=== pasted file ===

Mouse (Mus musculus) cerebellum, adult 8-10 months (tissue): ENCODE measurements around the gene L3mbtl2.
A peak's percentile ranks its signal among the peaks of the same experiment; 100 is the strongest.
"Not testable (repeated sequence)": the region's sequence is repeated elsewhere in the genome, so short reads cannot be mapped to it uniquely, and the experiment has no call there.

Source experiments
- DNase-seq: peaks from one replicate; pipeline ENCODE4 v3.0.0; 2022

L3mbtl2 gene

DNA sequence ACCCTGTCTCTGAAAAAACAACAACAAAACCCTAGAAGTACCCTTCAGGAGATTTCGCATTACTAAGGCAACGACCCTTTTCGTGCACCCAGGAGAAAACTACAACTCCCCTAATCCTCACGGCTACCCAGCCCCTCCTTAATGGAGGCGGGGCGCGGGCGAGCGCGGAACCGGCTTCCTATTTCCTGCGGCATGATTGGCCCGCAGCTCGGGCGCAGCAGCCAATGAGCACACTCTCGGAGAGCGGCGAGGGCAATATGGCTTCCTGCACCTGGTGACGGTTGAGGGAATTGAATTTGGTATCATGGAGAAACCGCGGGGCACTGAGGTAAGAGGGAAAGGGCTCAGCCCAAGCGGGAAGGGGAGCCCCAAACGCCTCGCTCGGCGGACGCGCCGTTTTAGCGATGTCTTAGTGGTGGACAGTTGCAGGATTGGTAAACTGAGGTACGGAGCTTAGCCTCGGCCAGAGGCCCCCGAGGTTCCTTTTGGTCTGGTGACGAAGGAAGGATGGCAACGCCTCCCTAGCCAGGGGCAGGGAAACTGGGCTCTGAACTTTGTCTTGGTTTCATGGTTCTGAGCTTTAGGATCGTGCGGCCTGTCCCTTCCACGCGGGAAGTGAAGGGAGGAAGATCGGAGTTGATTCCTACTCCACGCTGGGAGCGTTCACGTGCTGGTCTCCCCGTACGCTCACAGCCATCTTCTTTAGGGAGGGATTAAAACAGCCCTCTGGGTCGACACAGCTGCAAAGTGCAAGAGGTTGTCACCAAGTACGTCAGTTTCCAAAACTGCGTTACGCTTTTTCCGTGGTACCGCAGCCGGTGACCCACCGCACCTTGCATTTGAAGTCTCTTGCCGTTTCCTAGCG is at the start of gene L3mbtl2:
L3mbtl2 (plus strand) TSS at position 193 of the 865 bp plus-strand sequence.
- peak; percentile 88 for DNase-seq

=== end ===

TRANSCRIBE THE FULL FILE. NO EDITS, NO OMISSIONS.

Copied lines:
Mouse (Mus musculus) cerebellum, adult 8-10 months (tissue): ENCODE measurements around the gene L3mbtl2.
A peak's percentile ranks its signal among the peaks of the same experiment; 100 is the strongest.
"Not testable (repeated sequence)": the region's sequence is repeated elsewhere in the genome, so short reads cannot be mapped to it uniquely, and the experiment has no call there.

Source experiments
- DNase-seq: peaks from one replicate; pipeline ENCODE4 v3.0.0; 2022

L3mbtl2 gene

DNA sequence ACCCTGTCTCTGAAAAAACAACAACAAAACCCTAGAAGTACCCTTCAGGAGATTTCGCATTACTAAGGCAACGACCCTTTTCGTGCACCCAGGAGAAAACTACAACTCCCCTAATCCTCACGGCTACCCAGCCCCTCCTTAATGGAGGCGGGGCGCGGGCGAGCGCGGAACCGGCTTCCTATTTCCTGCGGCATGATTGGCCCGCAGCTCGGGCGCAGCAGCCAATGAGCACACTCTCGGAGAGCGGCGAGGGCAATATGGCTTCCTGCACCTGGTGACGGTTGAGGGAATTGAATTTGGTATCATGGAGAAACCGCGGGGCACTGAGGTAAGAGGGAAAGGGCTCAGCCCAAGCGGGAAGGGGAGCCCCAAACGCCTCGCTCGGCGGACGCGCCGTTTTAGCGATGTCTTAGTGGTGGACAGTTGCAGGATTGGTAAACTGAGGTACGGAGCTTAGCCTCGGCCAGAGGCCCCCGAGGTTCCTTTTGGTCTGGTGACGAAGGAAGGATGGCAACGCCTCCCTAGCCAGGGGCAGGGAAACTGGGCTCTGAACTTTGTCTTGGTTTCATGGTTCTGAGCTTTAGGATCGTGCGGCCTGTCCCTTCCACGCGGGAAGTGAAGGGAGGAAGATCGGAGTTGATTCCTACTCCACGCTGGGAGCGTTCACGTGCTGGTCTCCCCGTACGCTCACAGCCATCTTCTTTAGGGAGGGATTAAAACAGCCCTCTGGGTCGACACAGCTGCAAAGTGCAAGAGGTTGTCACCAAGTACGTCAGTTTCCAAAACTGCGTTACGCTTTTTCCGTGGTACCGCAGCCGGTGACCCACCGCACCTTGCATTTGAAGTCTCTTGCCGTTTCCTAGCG is at the start of gene L3mbtl2:
L3mbtl2 (plus strand) TSS at position 193 of the 865 bp plus-strand sequence.
- peak; percentile 88 for DNase-seq